Researchers at the University of Illinois have developed silicon circuit boards, chips and sensors that can be completely dissolved in water. James Bond self-destructing gadgetry aside, the breakthrough could significantly reduce e-waste and find practical uses in the medical field.
E-waste is a serious environmental concern when you consider there are now more mobile devices than humans on the planet. The lifecycle for such devices is typically just a few years and although some do get recycled, many end up in landfills. To be able to effectively get rid of the circuit boards inside these devices would result in far greener mobile gadgets.
John Rogers, the lead on the project, said their most recent developments in devices that address real challenges in clinical medicine and in advanced, high volume manufacturing suggest a promising future for this new class of technology.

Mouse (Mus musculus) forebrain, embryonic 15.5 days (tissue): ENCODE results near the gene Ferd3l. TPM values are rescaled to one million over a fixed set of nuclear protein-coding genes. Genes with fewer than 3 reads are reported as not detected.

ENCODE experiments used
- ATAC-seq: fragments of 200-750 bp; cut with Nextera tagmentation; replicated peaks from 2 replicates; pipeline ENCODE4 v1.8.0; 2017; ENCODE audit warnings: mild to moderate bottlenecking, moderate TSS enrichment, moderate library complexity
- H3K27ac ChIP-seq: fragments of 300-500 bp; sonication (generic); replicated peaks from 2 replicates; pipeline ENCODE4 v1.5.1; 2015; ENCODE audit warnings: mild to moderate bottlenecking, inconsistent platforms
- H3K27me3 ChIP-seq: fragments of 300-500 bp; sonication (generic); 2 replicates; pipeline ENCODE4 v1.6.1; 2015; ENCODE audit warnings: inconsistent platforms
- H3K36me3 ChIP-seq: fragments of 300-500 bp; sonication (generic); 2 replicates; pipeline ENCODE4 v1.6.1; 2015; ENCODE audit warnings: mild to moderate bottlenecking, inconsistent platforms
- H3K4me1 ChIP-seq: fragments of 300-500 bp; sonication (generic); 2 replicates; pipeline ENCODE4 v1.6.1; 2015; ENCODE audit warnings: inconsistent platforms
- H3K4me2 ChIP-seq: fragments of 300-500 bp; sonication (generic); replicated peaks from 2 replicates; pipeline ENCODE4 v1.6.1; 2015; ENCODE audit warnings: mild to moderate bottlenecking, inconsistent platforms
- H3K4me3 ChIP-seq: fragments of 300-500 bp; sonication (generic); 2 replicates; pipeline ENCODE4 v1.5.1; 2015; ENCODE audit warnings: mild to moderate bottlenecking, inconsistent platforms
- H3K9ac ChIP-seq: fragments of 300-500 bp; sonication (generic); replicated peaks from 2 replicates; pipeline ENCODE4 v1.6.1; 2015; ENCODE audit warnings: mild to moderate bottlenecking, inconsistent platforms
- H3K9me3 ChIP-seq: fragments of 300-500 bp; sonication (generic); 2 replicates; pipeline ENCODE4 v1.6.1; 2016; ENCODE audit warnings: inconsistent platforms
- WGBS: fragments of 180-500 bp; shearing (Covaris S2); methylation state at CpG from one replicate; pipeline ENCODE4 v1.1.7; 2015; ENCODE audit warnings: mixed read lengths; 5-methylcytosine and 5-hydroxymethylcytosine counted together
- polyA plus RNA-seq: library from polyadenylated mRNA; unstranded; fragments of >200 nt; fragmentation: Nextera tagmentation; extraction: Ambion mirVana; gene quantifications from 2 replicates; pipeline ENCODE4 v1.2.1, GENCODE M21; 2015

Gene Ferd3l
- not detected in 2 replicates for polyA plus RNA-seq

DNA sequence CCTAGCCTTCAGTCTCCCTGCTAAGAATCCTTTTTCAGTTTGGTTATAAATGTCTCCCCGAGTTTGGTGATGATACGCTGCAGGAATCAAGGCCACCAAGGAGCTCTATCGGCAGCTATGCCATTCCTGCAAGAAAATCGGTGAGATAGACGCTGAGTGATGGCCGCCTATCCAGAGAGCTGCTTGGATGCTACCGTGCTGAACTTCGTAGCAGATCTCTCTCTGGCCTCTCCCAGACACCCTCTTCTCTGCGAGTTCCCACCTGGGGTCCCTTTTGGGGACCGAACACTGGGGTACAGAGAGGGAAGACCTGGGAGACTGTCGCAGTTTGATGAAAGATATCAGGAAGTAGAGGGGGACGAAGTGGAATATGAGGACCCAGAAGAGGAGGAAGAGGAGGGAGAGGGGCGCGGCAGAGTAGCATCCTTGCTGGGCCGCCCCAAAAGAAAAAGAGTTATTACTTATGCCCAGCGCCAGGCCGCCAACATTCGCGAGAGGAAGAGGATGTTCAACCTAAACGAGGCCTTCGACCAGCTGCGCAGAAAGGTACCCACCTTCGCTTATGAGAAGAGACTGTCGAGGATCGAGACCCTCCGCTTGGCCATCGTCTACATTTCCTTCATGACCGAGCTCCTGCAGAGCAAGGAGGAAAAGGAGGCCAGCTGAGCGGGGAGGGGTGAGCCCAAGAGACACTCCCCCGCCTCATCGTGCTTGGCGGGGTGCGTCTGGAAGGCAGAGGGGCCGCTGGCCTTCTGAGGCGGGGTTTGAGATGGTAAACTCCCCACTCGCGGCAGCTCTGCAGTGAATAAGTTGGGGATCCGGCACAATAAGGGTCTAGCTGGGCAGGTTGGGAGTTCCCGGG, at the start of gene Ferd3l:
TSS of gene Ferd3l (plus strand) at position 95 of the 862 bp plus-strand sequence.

Potential applications in the medical field largely revolve around implantable devices. For example, temporary electrical brain monitors that assist in rehabilitation from traumatic brain injuries and electrical bone growth stimulators could be used for a set period of time. Instead of having to physically remove the devices once they're no longer needed, they could simply be dissolved and absorbed by the body.
Such technology is likely still several years away but there is promise for the future.
The researchers plan to showcase their advancements at the AVS International Symposium on November 9.